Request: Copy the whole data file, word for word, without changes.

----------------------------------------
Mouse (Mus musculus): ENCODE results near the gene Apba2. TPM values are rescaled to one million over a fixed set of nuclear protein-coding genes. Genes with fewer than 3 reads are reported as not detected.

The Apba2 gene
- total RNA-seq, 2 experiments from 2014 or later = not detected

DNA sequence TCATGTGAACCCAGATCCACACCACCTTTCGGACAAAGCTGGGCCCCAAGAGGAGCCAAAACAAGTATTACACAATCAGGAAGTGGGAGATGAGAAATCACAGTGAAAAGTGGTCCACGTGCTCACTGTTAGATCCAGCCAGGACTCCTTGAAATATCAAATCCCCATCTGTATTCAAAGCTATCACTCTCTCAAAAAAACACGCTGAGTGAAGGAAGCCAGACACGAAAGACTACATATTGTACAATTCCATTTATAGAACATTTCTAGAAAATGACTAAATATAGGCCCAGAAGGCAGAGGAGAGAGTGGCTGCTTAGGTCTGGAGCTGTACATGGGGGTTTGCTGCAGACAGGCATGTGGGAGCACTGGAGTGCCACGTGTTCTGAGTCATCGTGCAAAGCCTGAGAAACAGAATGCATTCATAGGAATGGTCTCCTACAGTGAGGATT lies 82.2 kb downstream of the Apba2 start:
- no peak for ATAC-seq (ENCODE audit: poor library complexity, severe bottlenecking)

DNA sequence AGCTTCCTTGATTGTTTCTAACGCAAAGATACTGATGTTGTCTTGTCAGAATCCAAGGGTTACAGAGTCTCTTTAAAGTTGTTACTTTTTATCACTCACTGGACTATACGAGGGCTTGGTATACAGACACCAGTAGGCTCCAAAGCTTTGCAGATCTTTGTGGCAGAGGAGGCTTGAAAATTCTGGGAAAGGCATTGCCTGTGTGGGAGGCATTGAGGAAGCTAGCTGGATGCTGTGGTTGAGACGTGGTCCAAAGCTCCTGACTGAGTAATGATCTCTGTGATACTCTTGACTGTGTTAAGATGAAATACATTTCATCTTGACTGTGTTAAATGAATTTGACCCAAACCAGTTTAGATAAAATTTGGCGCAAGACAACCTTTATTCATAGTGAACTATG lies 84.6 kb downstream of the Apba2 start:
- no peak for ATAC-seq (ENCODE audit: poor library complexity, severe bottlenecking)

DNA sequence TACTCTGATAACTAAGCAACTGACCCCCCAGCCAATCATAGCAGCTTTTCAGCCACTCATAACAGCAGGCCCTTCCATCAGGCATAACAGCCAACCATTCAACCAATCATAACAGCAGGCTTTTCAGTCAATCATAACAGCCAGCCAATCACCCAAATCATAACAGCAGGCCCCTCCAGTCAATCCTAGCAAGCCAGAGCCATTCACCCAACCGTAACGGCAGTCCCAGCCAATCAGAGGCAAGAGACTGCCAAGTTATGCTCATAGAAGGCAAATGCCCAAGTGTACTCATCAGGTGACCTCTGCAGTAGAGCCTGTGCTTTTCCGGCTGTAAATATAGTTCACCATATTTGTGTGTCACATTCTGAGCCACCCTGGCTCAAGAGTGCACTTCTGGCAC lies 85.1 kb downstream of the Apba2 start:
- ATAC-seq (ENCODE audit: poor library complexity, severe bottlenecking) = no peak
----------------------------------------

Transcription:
Mouse (Mus musculus): ENCODE results near the gene Apba2. TPM values are rescaled to one million over a fixed set of nuclear protein-coding genes. Genes with fewer than 3 reads are reported as not detected.

The Apba2 gene
- total RNA-seq, 2 experiments from 2014 or later = not detected

DNA sequence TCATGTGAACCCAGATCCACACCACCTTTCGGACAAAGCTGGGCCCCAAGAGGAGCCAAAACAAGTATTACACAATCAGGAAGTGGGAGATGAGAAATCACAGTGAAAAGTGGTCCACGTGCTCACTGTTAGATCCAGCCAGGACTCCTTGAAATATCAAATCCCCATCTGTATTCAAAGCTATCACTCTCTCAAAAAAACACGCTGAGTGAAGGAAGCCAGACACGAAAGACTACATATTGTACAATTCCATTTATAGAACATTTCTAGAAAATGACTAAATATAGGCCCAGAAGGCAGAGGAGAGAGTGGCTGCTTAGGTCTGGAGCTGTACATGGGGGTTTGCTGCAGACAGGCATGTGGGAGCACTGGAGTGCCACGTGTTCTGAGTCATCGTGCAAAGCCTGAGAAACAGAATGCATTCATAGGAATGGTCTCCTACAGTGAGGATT lies 82.2 kb downstream of the Apba2 start:
- no peak for ATAC-seq (ENCODE audit: poor library complexity, severe bottlenecking)

DNA sequence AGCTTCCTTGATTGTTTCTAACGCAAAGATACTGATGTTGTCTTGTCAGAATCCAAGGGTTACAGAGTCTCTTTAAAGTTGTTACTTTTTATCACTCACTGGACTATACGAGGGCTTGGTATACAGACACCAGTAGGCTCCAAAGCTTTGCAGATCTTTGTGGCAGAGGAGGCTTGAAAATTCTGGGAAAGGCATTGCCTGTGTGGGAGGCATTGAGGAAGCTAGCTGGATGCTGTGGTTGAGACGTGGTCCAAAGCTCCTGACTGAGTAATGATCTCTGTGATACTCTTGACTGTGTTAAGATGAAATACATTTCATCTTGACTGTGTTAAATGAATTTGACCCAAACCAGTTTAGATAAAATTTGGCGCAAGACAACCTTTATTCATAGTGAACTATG lies 84.6 kb downstream of the Apba2 start:
- no peak for ATAC-seq (ENCODE audit: poor library complexity, severe bottlenecking)

DNA sequence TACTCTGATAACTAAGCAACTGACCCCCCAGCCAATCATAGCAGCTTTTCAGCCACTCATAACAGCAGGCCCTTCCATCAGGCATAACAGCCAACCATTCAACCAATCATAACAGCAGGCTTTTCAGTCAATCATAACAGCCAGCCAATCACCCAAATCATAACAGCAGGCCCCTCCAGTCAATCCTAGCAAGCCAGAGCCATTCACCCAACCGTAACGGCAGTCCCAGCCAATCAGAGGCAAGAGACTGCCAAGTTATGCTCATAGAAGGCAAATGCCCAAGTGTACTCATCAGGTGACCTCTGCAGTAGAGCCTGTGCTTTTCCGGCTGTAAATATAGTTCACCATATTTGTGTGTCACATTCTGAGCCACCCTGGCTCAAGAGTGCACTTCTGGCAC lies 85.1 kb downstream of the Apba2 start:
- ATAC-seq (ENCODE audit: poor library complexity, severe bottlenecking) = no peak